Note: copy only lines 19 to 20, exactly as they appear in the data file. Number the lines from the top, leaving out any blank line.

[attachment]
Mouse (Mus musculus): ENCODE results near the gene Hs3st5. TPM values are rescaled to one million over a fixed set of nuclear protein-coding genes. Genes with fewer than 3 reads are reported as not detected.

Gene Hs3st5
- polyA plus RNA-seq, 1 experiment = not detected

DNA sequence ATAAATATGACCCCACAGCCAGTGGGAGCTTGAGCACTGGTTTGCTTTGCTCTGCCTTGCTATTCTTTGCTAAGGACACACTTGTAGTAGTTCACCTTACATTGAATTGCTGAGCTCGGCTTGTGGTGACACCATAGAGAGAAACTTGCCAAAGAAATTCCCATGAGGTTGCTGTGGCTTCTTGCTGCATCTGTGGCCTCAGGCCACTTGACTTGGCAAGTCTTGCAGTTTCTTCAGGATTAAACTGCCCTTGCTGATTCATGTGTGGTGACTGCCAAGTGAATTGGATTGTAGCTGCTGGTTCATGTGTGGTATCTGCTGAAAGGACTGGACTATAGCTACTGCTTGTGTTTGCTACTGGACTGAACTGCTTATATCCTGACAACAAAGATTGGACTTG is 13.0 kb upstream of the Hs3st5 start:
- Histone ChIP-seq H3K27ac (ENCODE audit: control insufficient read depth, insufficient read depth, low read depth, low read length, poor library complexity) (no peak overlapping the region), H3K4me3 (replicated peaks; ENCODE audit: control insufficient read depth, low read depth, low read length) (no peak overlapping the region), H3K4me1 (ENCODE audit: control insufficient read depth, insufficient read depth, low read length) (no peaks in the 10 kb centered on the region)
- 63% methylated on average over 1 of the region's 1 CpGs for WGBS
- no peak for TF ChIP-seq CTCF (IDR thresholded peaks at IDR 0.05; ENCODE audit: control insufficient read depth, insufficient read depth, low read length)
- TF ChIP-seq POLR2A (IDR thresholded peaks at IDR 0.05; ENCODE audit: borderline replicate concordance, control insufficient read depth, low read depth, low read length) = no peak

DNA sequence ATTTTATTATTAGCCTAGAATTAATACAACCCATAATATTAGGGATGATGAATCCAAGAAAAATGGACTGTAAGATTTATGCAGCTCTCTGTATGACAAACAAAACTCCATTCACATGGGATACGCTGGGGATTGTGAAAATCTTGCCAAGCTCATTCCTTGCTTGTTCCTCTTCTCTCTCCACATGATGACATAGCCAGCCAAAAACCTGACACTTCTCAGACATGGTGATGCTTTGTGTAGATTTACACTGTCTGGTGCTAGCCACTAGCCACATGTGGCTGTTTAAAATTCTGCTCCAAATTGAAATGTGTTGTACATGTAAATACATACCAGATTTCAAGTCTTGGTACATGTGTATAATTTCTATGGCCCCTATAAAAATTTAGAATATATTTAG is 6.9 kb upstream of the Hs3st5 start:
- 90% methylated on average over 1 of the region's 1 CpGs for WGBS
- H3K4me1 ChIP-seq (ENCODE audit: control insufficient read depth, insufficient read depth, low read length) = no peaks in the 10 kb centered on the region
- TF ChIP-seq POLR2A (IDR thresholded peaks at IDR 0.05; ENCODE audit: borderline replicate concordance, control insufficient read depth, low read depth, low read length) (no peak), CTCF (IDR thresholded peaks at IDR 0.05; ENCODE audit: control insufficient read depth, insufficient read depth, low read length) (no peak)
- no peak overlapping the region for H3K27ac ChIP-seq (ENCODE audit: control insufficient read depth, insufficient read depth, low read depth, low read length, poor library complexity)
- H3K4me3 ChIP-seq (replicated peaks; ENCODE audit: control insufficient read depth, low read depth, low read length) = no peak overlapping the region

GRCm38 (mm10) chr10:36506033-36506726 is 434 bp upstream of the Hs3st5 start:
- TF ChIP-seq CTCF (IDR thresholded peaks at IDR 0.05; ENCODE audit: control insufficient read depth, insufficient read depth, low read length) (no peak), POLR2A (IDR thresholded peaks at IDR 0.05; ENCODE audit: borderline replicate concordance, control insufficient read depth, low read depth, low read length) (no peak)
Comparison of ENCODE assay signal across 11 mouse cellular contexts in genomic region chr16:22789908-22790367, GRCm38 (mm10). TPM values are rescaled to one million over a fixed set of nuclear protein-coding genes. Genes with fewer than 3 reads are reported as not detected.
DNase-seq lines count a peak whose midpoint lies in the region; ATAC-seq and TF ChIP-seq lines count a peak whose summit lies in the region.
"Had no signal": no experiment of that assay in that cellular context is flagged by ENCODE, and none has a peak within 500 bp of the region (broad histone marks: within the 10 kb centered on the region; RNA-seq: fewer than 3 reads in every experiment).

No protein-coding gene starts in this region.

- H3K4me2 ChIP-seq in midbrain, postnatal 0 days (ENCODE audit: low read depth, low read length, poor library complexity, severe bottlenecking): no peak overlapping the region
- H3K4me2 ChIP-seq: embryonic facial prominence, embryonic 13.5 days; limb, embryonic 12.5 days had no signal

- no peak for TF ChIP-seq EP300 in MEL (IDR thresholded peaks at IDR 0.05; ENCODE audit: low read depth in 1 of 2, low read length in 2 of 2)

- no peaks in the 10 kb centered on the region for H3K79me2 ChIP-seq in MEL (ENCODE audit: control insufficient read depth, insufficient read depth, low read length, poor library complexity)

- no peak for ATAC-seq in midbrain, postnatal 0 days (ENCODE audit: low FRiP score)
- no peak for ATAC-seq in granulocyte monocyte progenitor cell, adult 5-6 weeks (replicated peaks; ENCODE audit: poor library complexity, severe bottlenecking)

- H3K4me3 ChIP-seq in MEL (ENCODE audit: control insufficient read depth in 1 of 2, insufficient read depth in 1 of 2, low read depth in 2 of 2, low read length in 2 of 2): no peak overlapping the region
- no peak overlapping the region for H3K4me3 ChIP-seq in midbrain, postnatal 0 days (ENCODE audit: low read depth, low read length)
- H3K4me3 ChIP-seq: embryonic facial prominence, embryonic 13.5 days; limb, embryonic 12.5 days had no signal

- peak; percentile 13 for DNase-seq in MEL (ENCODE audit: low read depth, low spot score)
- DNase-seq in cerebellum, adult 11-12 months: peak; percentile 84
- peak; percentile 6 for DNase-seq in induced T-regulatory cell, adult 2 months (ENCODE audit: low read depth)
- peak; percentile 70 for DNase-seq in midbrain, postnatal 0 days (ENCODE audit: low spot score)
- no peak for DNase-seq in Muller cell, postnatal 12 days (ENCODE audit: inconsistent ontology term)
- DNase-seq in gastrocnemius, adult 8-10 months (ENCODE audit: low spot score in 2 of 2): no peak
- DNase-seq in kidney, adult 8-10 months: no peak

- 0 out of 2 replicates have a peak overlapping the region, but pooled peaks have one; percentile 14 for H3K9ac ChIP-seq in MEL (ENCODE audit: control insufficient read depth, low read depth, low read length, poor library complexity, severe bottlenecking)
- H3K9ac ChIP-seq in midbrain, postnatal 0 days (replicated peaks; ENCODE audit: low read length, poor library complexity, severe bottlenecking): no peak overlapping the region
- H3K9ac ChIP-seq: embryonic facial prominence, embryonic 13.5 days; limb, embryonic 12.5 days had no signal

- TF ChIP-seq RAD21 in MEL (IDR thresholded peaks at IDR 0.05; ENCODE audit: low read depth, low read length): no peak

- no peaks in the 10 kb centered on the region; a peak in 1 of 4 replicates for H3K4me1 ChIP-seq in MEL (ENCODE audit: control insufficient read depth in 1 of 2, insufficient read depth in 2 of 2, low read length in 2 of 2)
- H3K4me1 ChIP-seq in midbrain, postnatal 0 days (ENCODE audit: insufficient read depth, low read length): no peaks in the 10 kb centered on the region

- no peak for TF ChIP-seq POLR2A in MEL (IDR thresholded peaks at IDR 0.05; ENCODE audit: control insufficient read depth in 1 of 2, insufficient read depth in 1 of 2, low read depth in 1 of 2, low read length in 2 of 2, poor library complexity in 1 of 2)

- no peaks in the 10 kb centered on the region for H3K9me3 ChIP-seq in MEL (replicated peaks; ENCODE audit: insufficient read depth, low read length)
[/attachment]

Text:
"Had no signal": no experiment of that assay in that cellular context is flagged by ENCODE, and none has a peak within 500 bp of the region (broad histone marks: within the 10 kb centered on the region; RNA-seq: fewer than 3 reads in every experiment).

No protein-coding gene starts in this region.